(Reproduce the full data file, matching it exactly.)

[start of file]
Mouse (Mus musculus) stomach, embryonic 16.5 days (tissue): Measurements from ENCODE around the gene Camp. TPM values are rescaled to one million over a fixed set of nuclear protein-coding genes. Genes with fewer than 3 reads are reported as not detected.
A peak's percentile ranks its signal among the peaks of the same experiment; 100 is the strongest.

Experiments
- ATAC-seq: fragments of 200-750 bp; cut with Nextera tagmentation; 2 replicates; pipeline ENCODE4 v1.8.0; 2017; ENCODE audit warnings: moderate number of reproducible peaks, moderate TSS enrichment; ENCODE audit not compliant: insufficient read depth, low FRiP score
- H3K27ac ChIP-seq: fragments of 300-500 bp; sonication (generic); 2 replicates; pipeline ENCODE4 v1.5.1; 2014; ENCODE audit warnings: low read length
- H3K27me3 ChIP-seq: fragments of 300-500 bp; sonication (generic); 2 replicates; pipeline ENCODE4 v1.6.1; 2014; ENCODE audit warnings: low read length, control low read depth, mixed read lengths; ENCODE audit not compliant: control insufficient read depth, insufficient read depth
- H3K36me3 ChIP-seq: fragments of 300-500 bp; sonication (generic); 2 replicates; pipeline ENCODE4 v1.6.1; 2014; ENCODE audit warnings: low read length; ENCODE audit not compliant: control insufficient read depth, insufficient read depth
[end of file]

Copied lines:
Mouse (Mus musculus) stomach, embryonic 16.5 days (tissue): Measurements from ENCODE around the gene Camp. TPM values are rescaled to one million over a fixed set of nuclear protein-coding genes. Genes with fewer than 3 reads are reported as not detected.
A peak's percentile ranks its signal among the peaks of the same experiment; 100 is the strongest.

Experiments
- ATAC-seq: fragments of 200-750 bp; cut with Nextera tagmentation; 2 replicates; pipeline ENCODE4 v1.8.0; 2017; ENCODE audit warnings: moderate number of reproducible peaks, moderate TSS enrichment; ENCODE audit not compliant: insufficient read depth, low FRiP score
- H3K27ac ChIP-seq: fragments of 300-500 bp; sonication (generic); 2 replicates; pipeline ENCODE4 v1.5.1; 2014; ENCODE audit warnings: low read length
- H3K27me3 ChIP-seq: fragments of 300-500 bp; sonication (generic); 2 replicates; pipeline ENCODE4 v1.6.1; 2014; ENCODE audit warnings: low read length, control low read depth, mixed read lengths; ENCODE audit not compliant: control insufficient read depth, insufficient read depth
- H3K36me3 ChIP-seq: fragments of 300-500 bp; sonication (generic); 2 replicates; pipeline ENCODE4 v1.6.1; 2014; ENCODE audit warnings: low read length; ENCODE audit not compliant: control insufficient read depth, insufficient read depth